prior to their existence in things. God, the highest being (though not a loving
being), engages in perfect contemplation of the most worthy object, which is
himself. He is thus unaware of the world and cares nothing for it, being an
unmoved mover. God as pure form is wholly immaterial, and as perfect he is
unchanging since he cannot become more perfect. This perfect and immutable God
is therefore the apex of being and knowledge. God must be eternal. That is
because time is eternal, and since there can be no time without change, change
must be eternal. And for change to be eternal the cause of change-the unmoved
mover-must also be eternal. To be eternal God must also be immaterial since only
immaterial things are immune from change. Additionally, as an immaterial being,
God is not extended in space.
The Neo-Platonic God of Plotinus (204/5-270 A.D.) is the source of the universe,
which is the inevitable overflow of divinity. In that overflow, the universe comes
out of God (ex deo) in a timeless process. It does not come by creation because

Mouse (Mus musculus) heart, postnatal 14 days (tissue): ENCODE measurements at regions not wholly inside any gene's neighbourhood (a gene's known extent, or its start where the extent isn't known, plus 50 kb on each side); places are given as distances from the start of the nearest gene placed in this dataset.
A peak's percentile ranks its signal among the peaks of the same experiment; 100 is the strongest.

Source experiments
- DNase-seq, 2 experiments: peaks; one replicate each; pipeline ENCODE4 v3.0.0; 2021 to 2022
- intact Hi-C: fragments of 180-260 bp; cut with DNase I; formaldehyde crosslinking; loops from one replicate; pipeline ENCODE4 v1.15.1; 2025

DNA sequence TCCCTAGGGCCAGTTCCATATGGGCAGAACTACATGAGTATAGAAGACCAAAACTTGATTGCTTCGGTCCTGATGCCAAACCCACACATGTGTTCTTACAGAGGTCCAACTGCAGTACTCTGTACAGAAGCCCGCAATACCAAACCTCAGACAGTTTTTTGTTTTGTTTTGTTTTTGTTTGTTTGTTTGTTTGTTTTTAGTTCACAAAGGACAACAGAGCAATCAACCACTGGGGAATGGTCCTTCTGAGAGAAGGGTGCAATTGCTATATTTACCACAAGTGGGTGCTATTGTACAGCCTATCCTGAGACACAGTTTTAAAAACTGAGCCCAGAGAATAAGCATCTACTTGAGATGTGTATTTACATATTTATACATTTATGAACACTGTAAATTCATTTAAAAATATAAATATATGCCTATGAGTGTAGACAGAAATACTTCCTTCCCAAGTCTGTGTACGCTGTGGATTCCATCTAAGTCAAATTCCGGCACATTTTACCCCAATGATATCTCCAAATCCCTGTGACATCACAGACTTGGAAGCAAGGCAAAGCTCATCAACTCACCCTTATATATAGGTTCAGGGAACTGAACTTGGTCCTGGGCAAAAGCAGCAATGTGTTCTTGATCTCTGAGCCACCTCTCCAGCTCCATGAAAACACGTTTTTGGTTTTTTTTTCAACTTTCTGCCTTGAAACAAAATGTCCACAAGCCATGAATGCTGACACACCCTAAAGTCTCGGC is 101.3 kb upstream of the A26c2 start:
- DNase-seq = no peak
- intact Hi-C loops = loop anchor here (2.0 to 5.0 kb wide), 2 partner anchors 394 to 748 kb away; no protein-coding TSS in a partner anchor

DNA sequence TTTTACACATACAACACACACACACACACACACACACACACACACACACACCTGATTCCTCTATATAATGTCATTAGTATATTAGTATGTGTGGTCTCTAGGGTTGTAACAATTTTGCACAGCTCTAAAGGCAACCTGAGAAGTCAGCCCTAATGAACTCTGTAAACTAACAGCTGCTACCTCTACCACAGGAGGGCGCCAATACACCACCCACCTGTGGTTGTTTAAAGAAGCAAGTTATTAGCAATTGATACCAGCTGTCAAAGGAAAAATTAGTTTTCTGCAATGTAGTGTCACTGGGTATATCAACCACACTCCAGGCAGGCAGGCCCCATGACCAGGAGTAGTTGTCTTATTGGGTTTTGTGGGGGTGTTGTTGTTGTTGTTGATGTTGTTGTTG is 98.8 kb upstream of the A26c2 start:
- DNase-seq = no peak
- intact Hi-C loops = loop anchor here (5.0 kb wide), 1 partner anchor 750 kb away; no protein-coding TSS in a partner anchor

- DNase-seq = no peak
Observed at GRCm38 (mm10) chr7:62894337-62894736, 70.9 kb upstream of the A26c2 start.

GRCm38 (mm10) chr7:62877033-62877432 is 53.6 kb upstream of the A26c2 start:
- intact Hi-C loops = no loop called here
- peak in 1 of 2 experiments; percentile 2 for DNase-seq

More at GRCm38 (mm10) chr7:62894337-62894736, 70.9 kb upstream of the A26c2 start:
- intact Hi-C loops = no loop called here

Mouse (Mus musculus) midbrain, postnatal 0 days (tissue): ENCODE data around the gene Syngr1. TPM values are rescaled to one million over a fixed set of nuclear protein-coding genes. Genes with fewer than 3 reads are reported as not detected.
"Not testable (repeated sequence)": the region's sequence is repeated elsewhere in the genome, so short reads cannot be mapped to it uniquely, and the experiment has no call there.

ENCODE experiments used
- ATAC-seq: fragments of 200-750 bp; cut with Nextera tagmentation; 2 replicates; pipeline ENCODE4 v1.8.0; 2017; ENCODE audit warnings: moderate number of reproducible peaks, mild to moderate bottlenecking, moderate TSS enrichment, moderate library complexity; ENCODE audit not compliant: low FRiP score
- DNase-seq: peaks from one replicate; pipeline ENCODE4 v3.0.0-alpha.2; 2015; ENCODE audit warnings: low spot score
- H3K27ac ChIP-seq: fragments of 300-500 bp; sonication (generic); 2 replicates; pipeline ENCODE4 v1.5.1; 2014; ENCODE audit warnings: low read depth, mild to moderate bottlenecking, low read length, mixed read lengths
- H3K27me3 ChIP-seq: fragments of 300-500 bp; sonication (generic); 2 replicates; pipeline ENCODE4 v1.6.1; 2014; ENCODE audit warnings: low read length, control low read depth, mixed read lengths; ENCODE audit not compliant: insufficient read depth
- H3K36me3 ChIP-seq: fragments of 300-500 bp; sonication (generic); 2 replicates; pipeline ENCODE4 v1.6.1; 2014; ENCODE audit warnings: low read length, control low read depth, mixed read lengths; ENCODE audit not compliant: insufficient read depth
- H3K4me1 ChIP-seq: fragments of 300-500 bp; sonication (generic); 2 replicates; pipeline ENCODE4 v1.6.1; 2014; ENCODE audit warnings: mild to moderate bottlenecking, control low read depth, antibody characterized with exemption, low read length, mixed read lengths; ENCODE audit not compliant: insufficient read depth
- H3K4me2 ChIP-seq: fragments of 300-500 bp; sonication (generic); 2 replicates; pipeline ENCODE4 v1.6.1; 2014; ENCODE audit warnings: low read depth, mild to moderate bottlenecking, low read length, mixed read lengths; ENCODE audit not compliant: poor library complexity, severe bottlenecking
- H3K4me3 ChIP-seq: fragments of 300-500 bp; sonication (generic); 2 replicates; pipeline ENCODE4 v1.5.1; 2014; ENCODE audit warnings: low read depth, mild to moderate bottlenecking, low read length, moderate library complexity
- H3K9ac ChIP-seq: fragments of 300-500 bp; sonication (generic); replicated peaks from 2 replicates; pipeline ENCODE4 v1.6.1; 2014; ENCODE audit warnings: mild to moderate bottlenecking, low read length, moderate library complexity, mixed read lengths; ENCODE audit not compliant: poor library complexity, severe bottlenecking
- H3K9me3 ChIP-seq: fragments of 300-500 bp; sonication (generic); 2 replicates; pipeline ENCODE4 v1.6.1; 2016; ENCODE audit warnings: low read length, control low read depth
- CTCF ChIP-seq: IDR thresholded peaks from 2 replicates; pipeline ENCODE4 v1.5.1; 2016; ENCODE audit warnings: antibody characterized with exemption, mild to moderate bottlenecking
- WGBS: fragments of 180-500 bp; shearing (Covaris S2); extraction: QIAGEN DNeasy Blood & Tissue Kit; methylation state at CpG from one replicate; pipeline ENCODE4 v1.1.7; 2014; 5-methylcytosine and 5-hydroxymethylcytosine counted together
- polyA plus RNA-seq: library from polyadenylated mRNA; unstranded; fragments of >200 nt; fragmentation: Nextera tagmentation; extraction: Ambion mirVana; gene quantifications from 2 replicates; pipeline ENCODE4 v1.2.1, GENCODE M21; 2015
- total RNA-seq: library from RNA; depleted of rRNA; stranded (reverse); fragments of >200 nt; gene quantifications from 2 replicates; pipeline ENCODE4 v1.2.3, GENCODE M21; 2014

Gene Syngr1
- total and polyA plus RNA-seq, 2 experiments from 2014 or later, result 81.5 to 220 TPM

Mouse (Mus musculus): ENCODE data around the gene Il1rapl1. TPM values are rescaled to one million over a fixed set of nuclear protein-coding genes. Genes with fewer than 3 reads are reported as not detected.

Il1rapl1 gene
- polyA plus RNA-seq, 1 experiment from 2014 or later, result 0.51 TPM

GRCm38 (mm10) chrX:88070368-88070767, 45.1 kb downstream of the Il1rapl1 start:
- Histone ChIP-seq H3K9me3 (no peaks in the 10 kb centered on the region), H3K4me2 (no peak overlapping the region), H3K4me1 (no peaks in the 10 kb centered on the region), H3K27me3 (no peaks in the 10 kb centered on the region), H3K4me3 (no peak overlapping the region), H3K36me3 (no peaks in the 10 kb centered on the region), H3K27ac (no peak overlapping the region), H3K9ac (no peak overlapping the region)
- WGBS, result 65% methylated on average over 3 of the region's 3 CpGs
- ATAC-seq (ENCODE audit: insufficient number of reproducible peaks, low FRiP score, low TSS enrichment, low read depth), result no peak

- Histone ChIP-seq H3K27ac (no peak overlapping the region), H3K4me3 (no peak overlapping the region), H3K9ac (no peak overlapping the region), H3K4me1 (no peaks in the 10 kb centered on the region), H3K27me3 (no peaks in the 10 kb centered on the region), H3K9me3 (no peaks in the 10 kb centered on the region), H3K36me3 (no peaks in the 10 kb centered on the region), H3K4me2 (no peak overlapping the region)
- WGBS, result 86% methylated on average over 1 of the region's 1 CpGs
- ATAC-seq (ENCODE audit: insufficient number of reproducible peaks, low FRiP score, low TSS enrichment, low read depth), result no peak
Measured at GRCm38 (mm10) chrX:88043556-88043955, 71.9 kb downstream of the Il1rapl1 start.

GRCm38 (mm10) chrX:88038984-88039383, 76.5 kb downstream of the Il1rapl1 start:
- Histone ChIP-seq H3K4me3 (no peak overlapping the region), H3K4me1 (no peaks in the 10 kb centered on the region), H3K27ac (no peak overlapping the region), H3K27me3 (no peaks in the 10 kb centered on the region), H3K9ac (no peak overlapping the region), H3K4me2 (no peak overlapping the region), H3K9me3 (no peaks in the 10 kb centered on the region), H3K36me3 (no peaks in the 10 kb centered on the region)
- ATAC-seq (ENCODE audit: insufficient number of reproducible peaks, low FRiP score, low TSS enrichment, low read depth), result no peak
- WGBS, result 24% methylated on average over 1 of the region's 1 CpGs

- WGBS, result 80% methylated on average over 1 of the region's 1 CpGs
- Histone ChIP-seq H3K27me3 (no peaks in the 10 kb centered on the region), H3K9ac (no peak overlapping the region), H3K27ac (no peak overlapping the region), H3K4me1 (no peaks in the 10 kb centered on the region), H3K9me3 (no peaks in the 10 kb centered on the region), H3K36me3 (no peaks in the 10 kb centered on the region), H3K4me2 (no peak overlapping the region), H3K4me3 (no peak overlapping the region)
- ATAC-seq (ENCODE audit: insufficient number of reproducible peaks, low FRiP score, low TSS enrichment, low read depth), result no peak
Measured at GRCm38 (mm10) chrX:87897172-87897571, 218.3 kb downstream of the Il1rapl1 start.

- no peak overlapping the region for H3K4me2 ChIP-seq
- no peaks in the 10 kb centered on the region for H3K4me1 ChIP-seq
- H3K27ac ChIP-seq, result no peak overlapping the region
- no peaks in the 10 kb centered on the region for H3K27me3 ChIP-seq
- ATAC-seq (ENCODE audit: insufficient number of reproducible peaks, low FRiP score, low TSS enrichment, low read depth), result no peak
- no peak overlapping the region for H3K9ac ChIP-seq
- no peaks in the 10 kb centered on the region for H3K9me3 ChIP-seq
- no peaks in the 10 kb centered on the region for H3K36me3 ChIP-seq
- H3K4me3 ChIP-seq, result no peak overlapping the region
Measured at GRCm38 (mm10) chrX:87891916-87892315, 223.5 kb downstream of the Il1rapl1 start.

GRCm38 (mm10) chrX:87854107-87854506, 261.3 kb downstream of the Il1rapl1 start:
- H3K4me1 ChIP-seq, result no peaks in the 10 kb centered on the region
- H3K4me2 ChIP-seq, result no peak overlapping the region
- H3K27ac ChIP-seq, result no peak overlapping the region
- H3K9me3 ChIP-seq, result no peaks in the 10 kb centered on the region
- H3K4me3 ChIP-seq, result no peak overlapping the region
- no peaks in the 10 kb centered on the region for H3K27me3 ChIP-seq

that would entail consciousness and will, which Plotinus claimed would limit God.
The first emanation out of God (nous) is the highest, successive emanations being
less and less real. Finally, evil is matter with no form at all, and as such has no
positive existence. God is an impersonal It who can be described only in terms of
what he is not. This negative way of describing God (the via negativa) survived
well into the middle ages. Though God is beyond description, Plotinus (perhaps
paradoxically) asserted a number of things, such as that virtue and truth inhere in
God. Because for Plotinus God cannot be reached intellectually, union with the
divine is ecstatic and mystical. His thought influenced a number of Christian
mystics, such as Meister Eckhart (1260-1327).
2. Early Christian Thought